I used to work for Yelp. For historical reasons — probably “the initial developers preferred it” — their mostly-Python codebase had always been indented with tabs. That’s in stark contrast to the vast majority of the Python ecosystem, which generally uses the standard library’s style guide recommendation of four spaces. The presence of tabs caused occasional minor headaches and grumbles among the Python developers, who now numbered in the dozens and were generally used to spaces.

At the end of 2013, I bestowed Yelp with a Christmas gift: I converted their entire primary codebase from tabs to four spaces. On the off chance anyone else ever wants to do the same, here’s how I did it. Probably. I mean, it’s been two and a half years, but I wrote most of this at the time, so it should be correct.

Please note: I do not care what you think about tabs versus spaces. That’s for a different post! I no longer work for Yelp, anyway — so as compelling as your argument may be, I can no longer undo what I have done.

[blog] Extracting music from the PICO-8

Update 2016-07-27: PICO-8 0.1.8 supports music export — export "foo%d.wav" while the music tab is selected in the editor!

Our PICO-8 game, Under Construction, contains some music that Mel composed.

The PICO-8 can only play music that you compose with the PICO-8, and it doesn’t have a music export. This posed a slight problem.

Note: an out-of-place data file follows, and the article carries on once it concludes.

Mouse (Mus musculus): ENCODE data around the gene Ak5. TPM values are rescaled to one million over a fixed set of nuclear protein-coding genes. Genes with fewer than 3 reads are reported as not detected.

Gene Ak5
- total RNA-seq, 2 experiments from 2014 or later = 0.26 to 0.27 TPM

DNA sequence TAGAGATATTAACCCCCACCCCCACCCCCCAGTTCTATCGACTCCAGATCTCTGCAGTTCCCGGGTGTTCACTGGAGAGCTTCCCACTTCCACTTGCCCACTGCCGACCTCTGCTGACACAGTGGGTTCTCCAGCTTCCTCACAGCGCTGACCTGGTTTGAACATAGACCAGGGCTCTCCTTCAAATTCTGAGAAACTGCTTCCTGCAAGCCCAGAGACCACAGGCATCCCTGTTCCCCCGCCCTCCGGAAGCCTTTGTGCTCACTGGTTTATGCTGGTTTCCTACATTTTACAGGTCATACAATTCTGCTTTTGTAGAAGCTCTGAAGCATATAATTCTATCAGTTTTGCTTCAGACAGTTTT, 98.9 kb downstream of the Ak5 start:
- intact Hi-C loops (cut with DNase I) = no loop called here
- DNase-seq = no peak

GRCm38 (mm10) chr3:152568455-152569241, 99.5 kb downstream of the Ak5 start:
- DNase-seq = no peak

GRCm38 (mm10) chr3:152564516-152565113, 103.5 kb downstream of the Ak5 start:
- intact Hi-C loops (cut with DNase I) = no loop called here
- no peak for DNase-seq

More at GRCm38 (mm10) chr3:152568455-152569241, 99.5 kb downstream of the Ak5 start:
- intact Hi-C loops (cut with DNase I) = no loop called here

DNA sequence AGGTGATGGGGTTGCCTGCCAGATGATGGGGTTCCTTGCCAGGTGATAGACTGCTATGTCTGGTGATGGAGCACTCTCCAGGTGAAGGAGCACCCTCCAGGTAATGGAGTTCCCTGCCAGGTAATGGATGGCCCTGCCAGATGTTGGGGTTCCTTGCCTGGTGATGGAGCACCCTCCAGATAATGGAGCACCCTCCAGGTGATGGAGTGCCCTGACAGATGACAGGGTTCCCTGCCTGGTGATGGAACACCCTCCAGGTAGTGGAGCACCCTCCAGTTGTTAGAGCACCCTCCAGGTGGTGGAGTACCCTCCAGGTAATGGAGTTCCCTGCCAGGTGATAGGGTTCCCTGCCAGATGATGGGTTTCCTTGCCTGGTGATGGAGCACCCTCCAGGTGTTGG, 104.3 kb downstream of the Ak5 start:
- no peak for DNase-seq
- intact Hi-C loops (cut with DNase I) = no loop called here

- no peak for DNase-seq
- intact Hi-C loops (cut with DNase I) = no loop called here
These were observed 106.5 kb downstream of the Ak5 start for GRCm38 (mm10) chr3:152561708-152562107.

I solved that problem, and learned some things about audio along the way. None of this will be news to anyone who’s worked with sound before, but if you know as little about it as I do, you might find it as interesting as I did.

[blog] Perlin noise

I used Perlin noise for the fog effect and title screen in Under Construction. I tweeted about my efforts to speed it up, and several people replied either confused about how Perlin noise works or not clear on what it actually is.

I admit I only (somewhat) understand Perlin noise in the first place because I’ve implemented it before, for flax, and that took several days of poring over half a dozen clumsy explanations that were more interested in showing off tech demos than actually explaining what was going on. The few helpful resources I found were often wrong, and left me with no real intuitive grasp of how and why it works.

Here’s the post I wish I could’ve read in the first place.